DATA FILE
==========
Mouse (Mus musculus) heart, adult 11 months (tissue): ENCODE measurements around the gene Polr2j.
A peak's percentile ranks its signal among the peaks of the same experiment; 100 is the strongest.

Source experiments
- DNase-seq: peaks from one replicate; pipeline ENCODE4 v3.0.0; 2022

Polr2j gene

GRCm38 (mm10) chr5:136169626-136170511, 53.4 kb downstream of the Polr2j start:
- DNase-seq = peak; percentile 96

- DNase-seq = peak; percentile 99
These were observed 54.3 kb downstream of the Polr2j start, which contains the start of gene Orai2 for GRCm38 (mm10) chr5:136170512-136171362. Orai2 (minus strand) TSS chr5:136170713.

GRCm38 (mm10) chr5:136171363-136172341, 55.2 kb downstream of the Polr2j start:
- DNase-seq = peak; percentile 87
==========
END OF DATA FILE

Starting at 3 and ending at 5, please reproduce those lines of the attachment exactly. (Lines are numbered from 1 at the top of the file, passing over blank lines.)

Source experiments
- DNase-seq: peaks from one replicate; pipeline ENCODE4 v3.0.0; 2022

Polr2j gene